Grundman masters Voyager Grammy-winner
Posted on: Tuesday 27th of February 2018
In 1977, NASA launched two spacecraft that would venture far out into deep space, each carrying a golden record with a message from Earth for any aliens the vessels might encounter. Now, in a new vinyl pressing mastered at Bernie Grundman Mastering, that record is available to people on Earth. “It contains a big cross section of what is on this earth,” explains mastering engineer Bernie Grundman, “with people speaking in all their different native languages. It also has all different types of music from all around the world. It’s got tremendous variety and is a real historic milestone.”
David Pescovitz from the website Boing Boing and Institute for the Future, Timothy Daly of Amoeba Music, and designer Lawrence Azerrad got together to create the near-exact replicas of the gold-plated phonograph records to celebrate the anniversary of the Voyager launches. “The Voyager Golden Record: 40th Anniversary Edition” won the 2018 Grammy for “Best Boxed or Special Limited Edition Package.”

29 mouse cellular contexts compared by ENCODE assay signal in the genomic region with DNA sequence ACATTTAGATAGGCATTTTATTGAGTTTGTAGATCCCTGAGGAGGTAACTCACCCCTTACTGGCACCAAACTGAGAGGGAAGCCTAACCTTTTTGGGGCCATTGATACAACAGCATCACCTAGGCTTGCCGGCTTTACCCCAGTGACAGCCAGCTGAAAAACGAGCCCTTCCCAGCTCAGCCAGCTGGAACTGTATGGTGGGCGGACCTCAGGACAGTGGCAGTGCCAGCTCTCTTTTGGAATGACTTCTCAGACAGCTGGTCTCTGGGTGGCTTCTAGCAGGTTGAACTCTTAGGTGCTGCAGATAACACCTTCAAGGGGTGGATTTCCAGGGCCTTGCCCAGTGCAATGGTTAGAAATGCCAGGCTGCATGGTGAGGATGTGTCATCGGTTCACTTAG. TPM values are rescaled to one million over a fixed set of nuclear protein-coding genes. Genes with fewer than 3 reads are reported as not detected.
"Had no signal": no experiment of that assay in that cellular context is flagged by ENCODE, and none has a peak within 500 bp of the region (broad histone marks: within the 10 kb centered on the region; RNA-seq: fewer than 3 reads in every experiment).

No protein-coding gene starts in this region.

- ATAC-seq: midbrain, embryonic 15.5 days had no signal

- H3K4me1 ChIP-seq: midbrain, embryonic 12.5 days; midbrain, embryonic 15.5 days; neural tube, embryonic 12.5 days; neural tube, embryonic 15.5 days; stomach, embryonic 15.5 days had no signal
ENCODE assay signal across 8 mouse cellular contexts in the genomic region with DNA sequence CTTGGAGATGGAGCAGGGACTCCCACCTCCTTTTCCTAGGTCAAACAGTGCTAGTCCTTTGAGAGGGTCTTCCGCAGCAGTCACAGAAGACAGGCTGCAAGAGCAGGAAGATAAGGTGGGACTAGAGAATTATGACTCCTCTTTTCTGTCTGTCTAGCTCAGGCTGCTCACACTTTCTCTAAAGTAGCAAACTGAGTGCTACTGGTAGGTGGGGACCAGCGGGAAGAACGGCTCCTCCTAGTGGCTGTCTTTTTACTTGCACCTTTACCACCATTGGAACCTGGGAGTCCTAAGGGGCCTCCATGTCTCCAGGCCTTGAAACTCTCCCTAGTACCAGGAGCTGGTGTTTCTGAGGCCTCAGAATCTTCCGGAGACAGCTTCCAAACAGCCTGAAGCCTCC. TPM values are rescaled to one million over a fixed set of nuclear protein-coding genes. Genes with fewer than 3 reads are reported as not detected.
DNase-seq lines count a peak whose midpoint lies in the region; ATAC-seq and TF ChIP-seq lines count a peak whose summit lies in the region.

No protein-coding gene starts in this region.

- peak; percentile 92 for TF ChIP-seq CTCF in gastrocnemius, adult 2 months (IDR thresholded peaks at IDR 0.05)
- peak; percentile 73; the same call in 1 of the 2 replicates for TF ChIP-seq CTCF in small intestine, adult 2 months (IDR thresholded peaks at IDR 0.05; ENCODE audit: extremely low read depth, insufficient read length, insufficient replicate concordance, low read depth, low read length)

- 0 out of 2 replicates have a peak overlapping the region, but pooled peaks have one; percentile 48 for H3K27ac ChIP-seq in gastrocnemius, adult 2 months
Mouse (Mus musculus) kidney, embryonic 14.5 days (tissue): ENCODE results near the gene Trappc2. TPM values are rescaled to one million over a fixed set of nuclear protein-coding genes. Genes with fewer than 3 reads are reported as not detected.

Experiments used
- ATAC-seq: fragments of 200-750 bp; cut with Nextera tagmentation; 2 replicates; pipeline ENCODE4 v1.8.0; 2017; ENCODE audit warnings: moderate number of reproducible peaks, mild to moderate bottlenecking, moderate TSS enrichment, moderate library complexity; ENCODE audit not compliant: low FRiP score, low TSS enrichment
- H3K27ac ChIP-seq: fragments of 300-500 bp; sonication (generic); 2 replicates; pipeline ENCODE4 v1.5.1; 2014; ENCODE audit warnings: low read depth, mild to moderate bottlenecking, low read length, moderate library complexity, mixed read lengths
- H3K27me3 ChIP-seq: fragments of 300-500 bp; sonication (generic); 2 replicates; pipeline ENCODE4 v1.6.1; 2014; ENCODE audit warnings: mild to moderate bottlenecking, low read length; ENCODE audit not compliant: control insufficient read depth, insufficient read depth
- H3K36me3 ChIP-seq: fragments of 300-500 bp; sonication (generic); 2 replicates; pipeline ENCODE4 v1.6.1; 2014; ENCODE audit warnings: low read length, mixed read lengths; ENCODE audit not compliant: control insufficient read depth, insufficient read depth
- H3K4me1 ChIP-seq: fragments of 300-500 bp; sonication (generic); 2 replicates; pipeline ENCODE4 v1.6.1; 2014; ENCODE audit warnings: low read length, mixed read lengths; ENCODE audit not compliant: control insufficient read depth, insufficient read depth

When asked about the challenges of remastering the historic vinyl edition, Grundman replies, “It wasn’t really that difficult. The only real challenges we ran into were the high frequency limitations of vinyl, especially on some of the spoken word passages. In order to get really nice clean tracks on playback systems we had to correct some of the excessive sibilant sounds. But when we do that it actually makes it sound more natural. The other challenge was just trying to get even levels so that it can play through comfortably.”
The Voyager Golden Record was never really intended for human consumption. The target audience for the content – popular songs, sounds from nature, photographs, spoken greetings in dozens of human languages and one whale language – was an alien civilization capable of deciphering the instructions on the cover to learn about one small world in the universe. Two copies of the gold-plated copper record left Earth on Voyager 1 and 2, the first of which eventually left the solar system.